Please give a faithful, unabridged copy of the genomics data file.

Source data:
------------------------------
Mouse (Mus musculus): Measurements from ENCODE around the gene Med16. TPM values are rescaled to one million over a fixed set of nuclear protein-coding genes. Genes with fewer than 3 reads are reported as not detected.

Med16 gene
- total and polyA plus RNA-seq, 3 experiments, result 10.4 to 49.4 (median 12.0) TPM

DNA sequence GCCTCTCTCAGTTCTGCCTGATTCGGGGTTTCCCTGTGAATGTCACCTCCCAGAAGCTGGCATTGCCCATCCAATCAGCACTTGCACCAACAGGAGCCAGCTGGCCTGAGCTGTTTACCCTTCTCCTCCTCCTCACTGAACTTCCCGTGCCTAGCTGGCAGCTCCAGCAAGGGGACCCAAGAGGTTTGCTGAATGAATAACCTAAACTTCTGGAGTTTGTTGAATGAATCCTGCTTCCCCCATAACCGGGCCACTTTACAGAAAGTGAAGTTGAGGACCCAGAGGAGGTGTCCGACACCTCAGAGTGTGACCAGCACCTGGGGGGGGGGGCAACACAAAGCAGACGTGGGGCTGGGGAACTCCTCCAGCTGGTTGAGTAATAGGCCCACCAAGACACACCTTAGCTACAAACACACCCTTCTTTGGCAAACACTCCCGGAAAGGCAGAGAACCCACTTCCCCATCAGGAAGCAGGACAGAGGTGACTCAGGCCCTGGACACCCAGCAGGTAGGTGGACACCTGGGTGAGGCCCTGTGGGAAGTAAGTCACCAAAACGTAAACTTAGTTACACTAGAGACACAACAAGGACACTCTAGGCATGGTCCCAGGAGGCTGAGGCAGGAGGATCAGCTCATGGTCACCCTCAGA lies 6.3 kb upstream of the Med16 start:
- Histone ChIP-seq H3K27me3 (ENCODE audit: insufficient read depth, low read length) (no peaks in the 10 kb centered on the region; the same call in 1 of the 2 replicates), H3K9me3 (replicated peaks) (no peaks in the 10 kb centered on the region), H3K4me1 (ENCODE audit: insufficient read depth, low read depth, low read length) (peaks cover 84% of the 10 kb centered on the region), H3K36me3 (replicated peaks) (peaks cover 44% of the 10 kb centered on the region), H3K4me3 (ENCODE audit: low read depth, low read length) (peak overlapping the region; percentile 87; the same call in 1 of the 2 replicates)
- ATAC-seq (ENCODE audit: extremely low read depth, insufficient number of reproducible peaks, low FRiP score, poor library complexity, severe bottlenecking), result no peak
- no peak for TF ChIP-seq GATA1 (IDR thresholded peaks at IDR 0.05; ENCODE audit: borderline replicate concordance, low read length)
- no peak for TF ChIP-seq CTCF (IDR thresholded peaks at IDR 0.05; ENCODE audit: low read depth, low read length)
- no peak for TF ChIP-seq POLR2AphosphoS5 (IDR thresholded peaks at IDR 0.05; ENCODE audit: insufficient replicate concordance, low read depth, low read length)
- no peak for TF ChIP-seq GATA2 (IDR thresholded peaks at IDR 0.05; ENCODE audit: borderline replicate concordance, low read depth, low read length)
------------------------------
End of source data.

Mouse (Mus musculus): Measurements from ENCODE around the gene Med16. TPM values are rescaled to one million over a fixed set of nuclear protein-coding genes. Genes with fewer than 3 reads are reported as not detected.

Med16 gene
- total and polyA plus RNA-seq, 3 experiments, result 10.4 to 49.4 (median 12.0) TPM

DNA sequence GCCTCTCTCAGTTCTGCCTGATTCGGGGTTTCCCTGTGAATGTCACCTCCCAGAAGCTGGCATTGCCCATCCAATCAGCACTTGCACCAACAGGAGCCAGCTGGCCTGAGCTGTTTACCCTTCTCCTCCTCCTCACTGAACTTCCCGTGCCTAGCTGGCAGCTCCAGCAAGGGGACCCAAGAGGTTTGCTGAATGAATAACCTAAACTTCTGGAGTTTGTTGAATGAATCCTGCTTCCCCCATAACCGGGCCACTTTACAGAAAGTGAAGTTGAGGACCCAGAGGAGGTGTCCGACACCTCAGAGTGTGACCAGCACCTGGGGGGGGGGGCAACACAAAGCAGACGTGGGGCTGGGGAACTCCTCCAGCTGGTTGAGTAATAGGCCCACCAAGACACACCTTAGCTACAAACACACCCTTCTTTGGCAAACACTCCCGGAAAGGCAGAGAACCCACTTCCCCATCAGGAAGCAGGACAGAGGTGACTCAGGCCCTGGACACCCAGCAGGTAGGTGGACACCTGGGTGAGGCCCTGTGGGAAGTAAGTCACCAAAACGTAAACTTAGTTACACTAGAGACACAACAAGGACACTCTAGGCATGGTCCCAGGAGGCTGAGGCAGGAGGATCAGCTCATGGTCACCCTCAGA lies 6.3 kb upstream of the Med16 start:
- Histone ChIP-seq H3K27me3 (ENCODE audit: insufficient read depth, low read length) (no peaks in the 10 kb centered on the region; the same call in 1 of the 2 replicates), H3K9me3 (replicated peaks) (no peaks in the 10 kb centered on the region), H3K4me1 (ENCODE audit: insufficient read depth, low read depth, low read length) (peaks cover 84% of the 10 kb centered on the region), H3K36me3 (replicated peaks) (peaks cover 44% of the 10 kb centered on the region), H3K4me3 (ENCODE audit: low read depth, low read length) (peak overlapping the region; percentile 87; the same call in 1 of the 2 replicates)
- ATAC-seq (ENCODE audit: extremely low read depth, insufficient number of reproducible peaks, low FRiP score, poor library complexity, severe bottlenecking), result no peak
- no peak for TF ChIP-seq GATA1 (IDR thresholded peaks at IDR 0.05; ENCODE audit: borderline replicate concordance, low read length)
- no peak for TF ChIP-seq CTCF (IDR thresholded peaks at IDR 0.05; ENCODE audit: low read depth, low read length)
- no peak for TF ChIP-seq POLR2AphosphoS5 (IDR thresholded peaks at IDR 0.05; ENCODE audit: insufficient replicate concordance, low read depth, low read length)
- no peak for TF ChIP-seq GATA2 (IDR thresholded peaks at IDR 0.05; ENCODE audit: borderline replicate concordance, low read depth, low read length)